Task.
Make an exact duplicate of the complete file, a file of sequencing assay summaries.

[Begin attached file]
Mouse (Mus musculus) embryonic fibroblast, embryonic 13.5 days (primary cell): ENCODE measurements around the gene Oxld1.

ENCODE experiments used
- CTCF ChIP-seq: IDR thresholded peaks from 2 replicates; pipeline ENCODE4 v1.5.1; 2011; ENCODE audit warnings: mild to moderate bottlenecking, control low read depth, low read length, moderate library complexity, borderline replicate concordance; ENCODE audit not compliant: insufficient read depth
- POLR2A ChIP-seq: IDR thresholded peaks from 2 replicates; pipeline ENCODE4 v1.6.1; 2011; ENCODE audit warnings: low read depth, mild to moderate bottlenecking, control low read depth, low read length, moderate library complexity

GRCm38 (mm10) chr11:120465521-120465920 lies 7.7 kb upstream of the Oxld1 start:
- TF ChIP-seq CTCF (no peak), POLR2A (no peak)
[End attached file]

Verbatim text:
Mouse (Mus musculus) embryonic fibroblast, embryonic 13.5 days (primary cell): ENCODE measurements around the gene Oxld1.

ENCODE experiments used
- CTCF ChIP-seq: IDR thresholded peaks from 2 replicates; pipeline ENCODE4 v1.5.1; 2011; ENCODE audit warnings: mild to moderate bottlenecking, control low read depth, low read length, moderate library complexity, borderline replicate concordance; ENCODE audit not compliant: insufficient read depth
- POLR2A ChIP-seq: IDR thresholded peaks from 2 replicates; pipeline ENCODE4 v1.6.1; 2011; ENCODE audit warnings: low read depth, mild to moderate bottlenecking, control low read depth, low read length, moderate library complexity

GRCm38 (mm10) chr11:120465521-120465920 lies 7.7 kb upstream of the Oxld1 start:
- TF ChIP-seq CTCF (no peak), POLR2A (no peak)